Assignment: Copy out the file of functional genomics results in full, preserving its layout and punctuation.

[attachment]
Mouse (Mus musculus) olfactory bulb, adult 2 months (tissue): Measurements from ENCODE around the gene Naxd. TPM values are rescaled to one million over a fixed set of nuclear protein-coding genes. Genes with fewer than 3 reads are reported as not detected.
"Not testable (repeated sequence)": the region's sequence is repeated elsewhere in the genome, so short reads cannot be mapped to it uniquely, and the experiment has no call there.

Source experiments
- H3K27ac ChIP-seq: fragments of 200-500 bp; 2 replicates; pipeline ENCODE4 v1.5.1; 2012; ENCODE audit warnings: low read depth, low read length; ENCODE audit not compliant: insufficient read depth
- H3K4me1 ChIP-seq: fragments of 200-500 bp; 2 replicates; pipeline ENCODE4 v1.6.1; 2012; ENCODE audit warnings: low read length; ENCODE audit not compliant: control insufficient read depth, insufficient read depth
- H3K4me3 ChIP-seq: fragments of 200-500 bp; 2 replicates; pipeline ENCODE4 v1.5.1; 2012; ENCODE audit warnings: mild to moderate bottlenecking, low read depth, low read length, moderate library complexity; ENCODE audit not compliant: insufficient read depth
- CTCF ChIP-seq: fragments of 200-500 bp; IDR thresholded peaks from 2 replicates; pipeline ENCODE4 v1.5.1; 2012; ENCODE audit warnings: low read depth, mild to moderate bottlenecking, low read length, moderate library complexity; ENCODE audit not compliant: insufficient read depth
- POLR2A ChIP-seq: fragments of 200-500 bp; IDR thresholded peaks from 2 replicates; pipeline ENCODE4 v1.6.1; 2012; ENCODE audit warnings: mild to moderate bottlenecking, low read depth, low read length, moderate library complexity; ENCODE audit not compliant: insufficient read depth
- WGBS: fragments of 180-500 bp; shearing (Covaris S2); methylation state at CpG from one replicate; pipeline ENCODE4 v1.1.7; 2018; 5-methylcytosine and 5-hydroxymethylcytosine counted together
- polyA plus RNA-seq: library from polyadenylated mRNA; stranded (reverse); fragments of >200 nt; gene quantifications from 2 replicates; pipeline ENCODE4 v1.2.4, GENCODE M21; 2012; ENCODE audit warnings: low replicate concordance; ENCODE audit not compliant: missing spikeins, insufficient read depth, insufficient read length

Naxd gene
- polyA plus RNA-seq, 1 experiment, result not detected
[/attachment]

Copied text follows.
Mouse (Mus musculus) olfactory bulb, adult 2 months (tissue): Measurements from ENCODE around the gene Naxd. TPM values are rescaled to one million over a fixed set of nuclear protein-coding genes. Genes with fewer than 3 reads are reported as not detected.
"Not testable (repeated sequence)": the region's sequence is repeated elsewhere in the genome, so short reads cannot be mapped to it uniquely, and the experiment has no call there.

Source experiments
- H3K27ac ChIP-seq: fragments of 200-500 bp; 2 replicates; pipeline ENCODE4 v1.5.1; 2012; ENCODE audit warnings: low read depth, low read length; ENCODE audit not compliant: insufficient read depth
- H3K4me1 ChIP-seq: fragments of 200-500 bp; 2 replicates; pipeline ENCODE4 v1.6.1; 2012; ENCODE audit warnings: low read length; ENCODE audit not compliant: control insufficient read depth, insufficient read depth
- H3K4me3 ChIP-seq: fragments of 200-500 bp; 2 replicates; pipeline ENCODE4 v1.5.1; 2012; ENCODE audit warnings: mild to moderate bottlenecking, low read depth, low read length, moderate library complexity; ENCODE audit not compliant: insufficient read depth
- CTCF ChIP-seq: fragments of 200-500 bp; IDR thresholded peaks from 2 replicates; pipeline ENCODE4 v1.5.1; 2012; ENCODE audit warnings: low read depth, mild to moderate bottlenecking, low read length, moderate library complexity; ENCODE audit not compliant: insufficient read depth
- POLR2A ChIP-seq: fragments of 200-500 bp; IDR thresholded peaks from 2 replicates; pipeline ENCODE4 v1.6.1; 2012; ENCODE audit warnings: mild to moderate bottlenecking, low read depth, low read length, moderate library complexity; ENCODE audit not compliant: insufficient read depth
- WGBS: fragments of 180-500 bp; shearing (Covaris S2); methylation state at CpG from one replicate; pipeline ENCODE4 v1.1.7; 2018; 5-methylcytosine and 5-hydroxymethylcytosine counted together
- polyA plus RNA-seq: library from polyadenylated mRNA; stranded (reverse); fragments of >200 nt; gene quantifications from 2 replicates; pipeline ENCODE4 v1.2.4, GENCODE M21; 2012; ENCODE audit warnings: low replicate concordance; ENCODE audit not compliant: missing spikeins, insufficient read depth, insufficient read length

Naxd gene
- polyA plus RNA-seq, 1 experiment, result not detected